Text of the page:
Time: 15:30 h
Author: Melissa McClure
Should we expect life to arise on the terrestrial members of the confirmed exoplanet population? The probability of finding life depends largely on the availability in solids of four key elements: Carbon, hydrogen, oxygen, and nitrogen (CHONs). With the exception of oxygen, these CHON elements are strongly depleted on Earth. Cometary impacts are thought to have delivered these icy elements, and possibly pre-biotic complex molecules (COMs), to Earth early in its history. Ices and COMs are formed early in the star formation process, in cold molecular clouds, and should be dispersed to all stars forming from these clouds. If we can understand how abundant icy molecules are in the solid state, and whether they survive infall onto protoplanetary disks to form comets or planets, then we can assess the probability of life evolving elsewhere in the universe.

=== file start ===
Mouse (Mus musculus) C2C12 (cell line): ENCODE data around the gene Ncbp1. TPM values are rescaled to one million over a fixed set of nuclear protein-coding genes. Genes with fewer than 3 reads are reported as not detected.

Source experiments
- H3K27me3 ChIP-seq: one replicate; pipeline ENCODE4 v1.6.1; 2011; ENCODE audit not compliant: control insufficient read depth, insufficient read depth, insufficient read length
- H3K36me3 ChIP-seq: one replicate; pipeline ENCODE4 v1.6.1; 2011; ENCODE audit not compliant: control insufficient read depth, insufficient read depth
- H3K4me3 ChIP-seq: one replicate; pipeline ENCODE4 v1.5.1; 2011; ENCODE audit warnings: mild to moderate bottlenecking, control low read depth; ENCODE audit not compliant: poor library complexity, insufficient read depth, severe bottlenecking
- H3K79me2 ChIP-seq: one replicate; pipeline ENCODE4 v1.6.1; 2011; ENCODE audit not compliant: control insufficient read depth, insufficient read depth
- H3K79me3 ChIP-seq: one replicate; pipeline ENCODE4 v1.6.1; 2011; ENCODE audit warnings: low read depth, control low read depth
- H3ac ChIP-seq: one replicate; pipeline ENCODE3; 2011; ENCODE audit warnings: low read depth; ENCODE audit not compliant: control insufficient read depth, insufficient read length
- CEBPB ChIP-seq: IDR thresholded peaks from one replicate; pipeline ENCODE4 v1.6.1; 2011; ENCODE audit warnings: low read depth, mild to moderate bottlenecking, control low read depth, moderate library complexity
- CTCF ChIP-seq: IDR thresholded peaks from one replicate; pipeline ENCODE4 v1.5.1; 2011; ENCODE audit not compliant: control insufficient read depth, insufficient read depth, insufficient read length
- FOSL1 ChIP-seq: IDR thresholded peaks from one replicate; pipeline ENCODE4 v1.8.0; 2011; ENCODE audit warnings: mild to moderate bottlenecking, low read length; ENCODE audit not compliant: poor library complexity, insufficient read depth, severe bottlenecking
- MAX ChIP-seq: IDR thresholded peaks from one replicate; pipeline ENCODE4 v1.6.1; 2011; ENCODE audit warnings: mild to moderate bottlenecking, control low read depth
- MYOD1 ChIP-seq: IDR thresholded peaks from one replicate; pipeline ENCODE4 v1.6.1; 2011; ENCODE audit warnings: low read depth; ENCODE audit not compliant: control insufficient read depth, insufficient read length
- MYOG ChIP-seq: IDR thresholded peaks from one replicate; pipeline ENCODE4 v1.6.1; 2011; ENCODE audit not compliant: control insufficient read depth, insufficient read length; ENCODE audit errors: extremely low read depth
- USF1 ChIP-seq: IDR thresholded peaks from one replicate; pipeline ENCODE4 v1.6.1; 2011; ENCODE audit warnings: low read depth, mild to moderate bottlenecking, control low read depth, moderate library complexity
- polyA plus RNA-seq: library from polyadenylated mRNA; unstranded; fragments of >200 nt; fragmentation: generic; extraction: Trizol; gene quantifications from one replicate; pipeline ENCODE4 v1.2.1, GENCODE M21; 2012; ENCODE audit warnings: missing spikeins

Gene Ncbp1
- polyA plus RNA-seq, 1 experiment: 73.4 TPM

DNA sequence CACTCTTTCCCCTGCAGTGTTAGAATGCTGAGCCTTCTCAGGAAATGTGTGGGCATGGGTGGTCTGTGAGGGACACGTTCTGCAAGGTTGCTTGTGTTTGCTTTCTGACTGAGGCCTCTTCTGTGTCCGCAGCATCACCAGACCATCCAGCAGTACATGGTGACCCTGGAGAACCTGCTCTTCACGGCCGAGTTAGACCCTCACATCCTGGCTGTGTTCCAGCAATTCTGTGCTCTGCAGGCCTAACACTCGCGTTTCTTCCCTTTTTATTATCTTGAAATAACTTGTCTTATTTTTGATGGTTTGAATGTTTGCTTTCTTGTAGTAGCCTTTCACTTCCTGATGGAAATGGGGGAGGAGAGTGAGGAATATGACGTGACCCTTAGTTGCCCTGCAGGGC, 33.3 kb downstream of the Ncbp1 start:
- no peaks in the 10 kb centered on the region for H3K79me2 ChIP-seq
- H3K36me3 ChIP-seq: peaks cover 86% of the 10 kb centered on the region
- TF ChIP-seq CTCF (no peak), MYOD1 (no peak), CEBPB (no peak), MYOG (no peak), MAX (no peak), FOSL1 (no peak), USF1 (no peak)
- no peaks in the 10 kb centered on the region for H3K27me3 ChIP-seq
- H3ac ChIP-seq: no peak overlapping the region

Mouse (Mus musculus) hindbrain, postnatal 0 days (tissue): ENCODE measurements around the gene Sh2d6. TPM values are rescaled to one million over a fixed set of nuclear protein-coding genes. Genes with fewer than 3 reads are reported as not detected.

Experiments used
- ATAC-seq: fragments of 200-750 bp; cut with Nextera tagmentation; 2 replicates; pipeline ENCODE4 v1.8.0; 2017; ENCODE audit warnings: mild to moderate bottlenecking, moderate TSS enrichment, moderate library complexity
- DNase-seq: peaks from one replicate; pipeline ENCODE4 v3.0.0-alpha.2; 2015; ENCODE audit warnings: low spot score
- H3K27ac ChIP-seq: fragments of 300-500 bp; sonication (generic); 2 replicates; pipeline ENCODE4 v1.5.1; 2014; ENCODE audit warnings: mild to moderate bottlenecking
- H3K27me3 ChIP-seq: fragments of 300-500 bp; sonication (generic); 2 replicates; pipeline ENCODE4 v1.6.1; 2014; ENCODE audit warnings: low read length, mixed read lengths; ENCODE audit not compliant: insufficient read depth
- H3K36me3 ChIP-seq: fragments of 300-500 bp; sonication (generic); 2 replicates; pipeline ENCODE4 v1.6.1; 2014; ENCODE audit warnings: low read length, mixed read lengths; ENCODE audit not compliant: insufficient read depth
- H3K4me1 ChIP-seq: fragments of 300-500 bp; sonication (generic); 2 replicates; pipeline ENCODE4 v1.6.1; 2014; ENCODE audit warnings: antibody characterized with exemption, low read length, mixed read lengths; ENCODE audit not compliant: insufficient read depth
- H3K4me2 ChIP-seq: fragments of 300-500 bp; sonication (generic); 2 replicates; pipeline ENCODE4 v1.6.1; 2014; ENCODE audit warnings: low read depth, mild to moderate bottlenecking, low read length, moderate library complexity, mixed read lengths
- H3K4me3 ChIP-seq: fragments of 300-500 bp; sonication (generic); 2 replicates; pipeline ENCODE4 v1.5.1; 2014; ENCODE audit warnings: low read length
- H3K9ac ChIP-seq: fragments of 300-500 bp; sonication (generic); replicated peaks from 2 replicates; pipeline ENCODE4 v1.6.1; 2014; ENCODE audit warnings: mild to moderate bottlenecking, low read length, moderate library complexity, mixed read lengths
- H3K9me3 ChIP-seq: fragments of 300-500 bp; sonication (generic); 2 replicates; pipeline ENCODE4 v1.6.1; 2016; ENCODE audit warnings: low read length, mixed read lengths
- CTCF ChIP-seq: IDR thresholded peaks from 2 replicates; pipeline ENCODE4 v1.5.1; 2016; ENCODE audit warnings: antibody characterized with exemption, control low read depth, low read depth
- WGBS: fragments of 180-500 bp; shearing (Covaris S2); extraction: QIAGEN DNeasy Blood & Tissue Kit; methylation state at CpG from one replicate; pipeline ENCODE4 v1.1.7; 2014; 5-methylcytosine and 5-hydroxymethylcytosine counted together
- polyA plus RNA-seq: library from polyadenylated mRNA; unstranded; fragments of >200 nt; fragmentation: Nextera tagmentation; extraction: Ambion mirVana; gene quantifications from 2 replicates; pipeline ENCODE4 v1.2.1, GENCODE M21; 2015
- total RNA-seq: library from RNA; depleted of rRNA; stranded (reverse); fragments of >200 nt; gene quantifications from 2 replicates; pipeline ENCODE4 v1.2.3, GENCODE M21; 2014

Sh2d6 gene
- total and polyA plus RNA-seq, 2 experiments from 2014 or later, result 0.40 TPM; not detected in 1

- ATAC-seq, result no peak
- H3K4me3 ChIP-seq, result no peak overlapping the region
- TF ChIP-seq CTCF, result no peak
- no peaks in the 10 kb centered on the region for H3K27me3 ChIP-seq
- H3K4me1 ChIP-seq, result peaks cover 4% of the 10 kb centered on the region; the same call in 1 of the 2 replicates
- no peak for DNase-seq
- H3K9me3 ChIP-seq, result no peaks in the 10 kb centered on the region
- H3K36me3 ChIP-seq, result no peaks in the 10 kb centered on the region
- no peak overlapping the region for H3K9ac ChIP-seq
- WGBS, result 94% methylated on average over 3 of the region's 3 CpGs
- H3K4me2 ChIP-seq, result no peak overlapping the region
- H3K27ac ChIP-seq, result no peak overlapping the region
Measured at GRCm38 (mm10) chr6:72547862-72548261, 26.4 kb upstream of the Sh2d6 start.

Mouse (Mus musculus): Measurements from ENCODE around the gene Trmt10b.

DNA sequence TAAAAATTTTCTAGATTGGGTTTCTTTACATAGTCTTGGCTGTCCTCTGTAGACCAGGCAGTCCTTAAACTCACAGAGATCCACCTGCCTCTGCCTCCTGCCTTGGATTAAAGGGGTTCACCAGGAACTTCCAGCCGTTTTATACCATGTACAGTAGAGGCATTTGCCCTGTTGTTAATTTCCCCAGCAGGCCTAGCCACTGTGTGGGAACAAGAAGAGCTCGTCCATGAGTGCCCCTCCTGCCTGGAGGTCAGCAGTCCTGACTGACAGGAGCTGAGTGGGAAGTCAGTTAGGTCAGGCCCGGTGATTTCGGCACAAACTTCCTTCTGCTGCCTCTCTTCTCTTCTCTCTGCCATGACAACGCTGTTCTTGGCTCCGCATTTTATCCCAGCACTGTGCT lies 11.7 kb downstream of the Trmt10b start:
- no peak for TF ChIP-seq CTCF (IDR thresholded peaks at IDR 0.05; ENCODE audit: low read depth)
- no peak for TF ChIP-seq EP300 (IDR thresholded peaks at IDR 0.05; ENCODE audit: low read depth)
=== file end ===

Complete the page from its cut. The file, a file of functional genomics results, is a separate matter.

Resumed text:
I present my research program to answer this question, tracing the icy solids from the cloud to the outer regions of protoplanetary disks. Through observations with the Spitzer Infrared Spectrograph, I have shown that icy grains have grown substantially already in molecular clouds. These grains become enhanced in CO ice in the outer regions of protoplanetary disks. Direct observations of midplane ices indicate less water ice than expected. By 2 Myr, there is evidence for collisions between icy planetesimals, or exo-comets. Using a novel technique to measure the leftover gas accreted onto the star, I confirm for the first time the presence of exo-comets in a primordial disk, suggesting that the mechanisms for CHON delivery are already in place early in the system's lifetime. Upcoming programs with the James Webb Space Telescope (e.g. IceAge, PI McClure) and ALMA (PI McClure), and future opportunities with SOFIA HIRMES, VLT CRIRES+ and MATISSE, and ELT METIS will enable my group to determine how much of this icy material is available to form life on terrestrial planets.